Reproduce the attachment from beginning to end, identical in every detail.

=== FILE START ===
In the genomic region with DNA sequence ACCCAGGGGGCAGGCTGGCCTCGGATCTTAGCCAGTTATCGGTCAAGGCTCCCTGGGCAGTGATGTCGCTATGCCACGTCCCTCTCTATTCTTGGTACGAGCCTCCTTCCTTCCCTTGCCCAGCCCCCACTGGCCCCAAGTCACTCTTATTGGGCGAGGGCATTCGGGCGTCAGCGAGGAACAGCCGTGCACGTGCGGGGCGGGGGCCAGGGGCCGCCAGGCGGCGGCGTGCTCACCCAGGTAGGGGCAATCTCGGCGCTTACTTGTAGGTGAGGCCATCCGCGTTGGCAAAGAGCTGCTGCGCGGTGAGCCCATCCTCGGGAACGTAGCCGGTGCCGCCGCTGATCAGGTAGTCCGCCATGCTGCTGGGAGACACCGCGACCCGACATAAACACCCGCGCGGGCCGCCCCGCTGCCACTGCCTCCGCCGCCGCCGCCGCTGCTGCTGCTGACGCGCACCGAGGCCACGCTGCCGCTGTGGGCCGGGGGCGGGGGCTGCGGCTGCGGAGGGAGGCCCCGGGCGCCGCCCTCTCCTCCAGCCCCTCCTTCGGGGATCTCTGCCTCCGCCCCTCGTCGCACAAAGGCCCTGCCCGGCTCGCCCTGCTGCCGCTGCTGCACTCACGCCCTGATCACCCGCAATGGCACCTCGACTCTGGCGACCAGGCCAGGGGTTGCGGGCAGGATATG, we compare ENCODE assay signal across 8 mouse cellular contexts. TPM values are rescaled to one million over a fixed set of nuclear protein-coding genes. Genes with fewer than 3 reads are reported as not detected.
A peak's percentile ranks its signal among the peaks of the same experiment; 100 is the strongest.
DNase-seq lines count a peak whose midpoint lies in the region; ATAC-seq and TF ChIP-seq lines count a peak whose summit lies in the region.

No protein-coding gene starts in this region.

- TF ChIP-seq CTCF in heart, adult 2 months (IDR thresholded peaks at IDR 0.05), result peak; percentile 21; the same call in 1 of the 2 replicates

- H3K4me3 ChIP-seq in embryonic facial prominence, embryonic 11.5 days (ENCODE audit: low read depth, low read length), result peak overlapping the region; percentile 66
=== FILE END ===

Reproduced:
In the genomic region with DNA sequence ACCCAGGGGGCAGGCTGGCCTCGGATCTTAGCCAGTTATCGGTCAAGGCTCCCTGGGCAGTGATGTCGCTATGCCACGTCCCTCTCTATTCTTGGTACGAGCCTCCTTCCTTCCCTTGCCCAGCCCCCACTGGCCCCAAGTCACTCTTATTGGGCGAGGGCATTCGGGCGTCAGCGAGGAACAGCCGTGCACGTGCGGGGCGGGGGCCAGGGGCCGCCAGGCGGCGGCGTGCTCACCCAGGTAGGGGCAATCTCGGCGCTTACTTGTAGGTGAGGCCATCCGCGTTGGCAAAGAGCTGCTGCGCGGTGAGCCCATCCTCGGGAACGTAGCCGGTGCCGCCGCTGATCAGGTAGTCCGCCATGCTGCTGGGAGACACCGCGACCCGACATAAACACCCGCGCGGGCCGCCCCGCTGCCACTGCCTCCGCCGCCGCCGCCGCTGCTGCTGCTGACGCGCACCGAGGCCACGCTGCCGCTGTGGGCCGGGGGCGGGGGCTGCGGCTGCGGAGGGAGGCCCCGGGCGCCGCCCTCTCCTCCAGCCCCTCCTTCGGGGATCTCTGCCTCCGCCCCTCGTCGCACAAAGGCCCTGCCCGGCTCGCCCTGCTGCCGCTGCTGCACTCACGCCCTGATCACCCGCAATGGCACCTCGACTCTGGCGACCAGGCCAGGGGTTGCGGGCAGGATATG, we compare ENCODE assay signal across 8 mouse cellular contexts. TPM values are rescaled to one million over a fixed set of nuclear protein-coding genes. Genes with fewer than 3 reads are reported as not detected.
A peak's percentile ranks its signal among the peaks of the same experiment; 100 is the strongest.
DNase-seq lines count a peak whose midpoint lies in the region; ATAC-seq and TF ChIP-seq lines count a peak whose summit lies in the region.

No protein-coding gene starts in this region.

- TF ChIP-seq CTCF in heart, adult 2 months (IDR thresholded peaks at IDR 0.05), result peak; percentile 21; the same call in 1 of the 2 replicates

- H3K4me3 ChIP-seq in embryonic facial prominence, embryonic 11.5 days (ENCODE audit: low read depth, low read length), result peak overlapping the region; percentile 66